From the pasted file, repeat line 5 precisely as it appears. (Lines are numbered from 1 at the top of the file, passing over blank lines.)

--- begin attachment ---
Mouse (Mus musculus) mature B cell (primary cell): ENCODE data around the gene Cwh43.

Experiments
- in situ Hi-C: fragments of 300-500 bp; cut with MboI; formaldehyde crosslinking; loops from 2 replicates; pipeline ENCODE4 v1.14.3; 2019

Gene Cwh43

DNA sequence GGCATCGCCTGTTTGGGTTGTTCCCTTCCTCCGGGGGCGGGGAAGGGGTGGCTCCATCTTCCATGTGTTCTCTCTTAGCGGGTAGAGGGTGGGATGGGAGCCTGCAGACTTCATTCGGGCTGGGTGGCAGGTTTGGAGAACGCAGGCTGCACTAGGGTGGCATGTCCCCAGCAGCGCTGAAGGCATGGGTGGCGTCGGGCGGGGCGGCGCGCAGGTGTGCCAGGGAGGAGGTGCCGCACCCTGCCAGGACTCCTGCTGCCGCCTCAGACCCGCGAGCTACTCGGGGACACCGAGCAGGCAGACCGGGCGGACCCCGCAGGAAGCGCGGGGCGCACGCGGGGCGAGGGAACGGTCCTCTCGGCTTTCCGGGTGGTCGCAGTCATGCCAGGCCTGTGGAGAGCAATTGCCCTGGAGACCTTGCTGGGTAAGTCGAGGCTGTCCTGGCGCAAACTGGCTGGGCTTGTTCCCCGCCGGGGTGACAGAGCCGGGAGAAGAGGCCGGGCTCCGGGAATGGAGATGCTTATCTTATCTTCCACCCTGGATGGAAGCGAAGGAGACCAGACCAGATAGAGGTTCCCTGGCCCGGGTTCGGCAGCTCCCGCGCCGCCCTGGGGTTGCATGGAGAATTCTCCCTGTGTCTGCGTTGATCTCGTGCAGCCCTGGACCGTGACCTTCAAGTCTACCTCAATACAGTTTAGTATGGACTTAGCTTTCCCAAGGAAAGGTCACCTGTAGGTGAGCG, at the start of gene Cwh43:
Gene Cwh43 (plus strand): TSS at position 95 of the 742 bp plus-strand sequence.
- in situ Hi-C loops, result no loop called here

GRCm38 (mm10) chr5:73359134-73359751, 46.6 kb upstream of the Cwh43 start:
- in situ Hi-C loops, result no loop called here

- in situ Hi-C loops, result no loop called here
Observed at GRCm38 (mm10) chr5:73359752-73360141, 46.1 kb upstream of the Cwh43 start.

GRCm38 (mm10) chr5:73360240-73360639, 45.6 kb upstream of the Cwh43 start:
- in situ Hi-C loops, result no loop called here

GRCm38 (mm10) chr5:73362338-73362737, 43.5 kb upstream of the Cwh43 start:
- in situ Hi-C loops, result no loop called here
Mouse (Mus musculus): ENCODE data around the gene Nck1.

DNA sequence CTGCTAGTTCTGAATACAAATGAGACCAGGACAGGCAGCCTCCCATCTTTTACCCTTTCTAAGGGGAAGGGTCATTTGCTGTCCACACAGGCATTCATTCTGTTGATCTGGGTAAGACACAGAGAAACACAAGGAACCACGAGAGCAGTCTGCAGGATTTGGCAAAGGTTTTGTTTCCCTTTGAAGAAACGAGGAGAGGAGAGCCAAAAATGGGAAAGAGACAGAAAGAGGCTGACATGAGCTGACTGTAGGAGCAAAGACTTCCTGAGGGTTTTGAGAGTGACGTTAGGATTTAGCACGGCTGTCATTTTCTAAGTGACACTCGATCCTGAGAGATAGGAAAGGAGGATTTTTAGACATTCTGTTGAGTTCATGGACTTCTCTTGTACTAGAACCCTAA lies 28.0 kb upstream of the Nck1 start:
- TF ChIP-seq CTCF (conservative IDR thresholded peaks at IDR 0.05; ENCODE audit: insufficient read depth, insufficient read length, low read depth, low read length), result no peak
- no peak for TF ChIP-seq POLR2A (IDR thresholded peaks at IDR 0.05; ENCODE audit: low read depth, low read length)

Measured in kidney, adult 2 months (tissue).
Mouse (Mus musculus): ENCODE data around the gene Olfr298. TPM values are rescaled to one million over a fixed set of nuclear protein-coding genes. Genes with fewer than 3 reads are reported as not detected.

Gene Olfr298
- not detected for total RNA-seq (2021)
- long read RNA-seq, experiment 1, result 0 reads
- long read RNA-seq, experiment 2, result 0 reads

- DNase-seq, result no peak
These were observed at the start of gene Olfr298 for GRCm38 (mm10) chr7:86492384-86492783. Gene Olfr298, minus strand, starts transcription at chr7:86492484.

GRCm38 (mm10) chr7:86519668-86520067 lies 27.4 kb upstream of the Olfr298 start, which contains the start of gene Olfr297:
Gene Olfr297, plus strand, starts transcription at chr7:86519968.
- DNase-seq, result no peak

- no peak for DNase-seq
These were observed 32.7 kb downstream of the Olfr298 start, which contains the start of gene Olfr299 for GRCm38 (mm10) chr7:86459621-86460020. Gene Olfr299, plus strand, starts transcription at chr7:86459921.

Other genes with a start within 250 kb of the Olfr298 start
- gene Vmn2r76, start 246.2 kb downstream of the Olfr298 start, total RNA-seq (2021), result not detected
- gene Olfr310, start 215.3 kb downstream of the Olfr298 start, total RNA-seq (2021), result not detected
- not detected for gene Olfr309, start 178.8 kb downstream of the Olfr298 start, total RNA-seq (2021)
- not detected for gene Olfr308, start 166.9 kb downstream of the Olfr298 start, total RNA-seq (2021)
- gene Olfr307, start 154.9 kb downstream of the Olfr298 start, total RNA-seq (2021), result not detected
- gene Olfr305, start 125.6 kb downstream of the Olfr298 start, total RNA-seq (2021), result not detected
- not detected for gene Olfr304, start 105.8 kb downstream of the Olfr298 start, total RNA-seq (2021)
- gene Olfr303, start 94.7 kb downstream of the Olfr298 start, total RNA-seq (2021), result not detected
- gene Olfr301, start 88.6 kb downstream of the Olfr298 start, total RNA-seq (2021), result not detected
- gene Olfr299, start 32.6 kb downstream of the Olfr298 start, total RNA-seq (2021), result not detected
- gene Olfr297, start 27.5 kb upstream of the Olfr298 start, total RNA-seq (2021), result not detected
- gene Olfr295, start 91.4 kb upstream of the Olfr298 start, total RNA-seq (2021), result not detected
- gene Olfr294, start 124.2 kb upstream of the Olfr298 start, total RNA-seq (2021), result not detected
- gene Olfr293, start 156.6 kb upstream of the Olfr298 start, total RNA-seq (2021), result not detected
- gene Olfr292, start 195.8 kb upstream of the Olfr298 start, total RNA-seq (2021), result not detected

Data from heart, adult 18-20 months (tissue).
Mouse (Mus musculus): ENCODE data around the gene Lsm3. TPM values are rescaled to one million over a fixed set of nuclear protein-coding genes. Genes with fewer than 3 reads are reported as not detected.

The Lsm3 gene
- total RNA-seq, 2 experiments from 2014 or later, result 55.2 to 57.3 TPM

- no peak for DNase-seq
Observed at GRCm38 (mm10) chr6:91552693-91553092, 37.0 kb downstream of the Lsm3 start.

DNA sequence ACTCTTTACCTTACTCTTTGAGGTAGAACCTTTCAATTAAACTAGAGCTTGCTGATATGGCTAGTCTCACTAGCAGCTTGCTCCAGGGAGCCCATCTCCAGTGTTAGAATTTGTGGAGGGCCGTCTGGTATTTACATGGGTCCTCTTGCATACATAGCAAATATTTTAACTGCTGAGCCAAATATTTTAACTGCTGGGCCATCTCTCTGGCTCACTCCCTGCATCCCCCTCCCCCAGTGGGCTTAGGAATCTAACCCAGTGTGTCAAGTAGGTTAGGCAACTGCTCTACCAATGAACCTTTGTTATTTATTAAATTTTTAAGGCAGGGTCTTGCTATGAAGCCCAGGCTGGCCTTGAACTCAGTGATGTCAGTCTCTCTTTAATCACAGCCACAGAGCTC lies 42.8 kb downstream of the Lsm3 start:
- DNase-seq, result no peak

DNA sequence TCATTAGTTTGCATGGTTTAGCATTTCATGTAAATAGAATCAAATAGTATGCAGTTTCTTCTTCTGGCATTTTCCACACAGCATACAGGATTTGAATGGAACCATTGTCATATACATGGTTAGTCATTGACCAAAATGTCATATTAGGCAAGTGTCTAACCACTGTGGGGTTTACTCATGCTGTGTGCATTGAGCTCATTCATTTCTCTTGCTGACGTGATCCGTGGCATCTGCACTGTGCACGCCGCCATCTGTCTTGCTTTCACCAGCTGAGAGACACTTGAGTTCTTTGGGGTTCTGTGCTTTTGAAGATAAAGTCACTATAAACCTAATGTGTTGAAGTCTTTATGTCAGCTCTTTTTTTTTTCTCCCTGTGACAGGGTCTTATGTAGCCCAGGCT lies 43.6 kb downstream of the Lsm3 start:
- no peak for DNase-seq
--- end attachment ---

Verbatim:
DNA sequence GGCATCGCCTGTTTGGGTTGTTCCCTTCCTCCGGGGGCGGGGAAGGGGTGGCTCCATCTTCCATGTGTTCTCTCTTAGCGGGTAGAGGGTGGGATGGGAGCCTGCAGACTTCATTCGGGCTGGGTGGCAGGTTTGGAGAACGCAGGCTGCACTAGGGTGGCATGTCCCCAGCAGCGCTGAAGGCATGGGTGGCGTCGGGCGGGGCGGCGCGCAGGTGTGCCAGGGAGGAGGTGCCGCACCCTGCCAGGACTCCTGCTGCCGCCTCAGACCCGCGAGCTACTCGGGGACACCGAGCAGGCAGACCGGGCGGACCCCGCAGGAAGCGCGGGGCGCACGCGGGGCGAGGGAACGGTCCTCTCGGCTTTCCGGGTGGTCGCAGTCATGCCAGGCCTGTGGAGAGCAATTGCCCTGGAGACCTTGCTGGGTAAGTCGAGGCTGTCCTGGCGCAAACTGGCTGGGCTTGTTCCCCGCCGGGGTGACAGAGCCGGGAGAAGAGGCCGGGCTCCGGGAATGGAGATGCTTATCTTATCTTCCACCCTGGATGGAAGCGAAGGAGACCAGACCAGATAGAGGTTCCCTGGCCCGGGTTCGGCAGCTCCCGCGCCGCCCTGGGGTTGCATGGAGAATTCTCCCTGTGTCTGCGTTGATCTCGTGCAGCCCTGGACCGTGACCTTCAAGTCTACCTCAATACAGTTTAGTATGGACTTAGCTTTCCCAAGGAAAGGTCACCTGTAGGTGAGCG, at the start of gene Cwh43: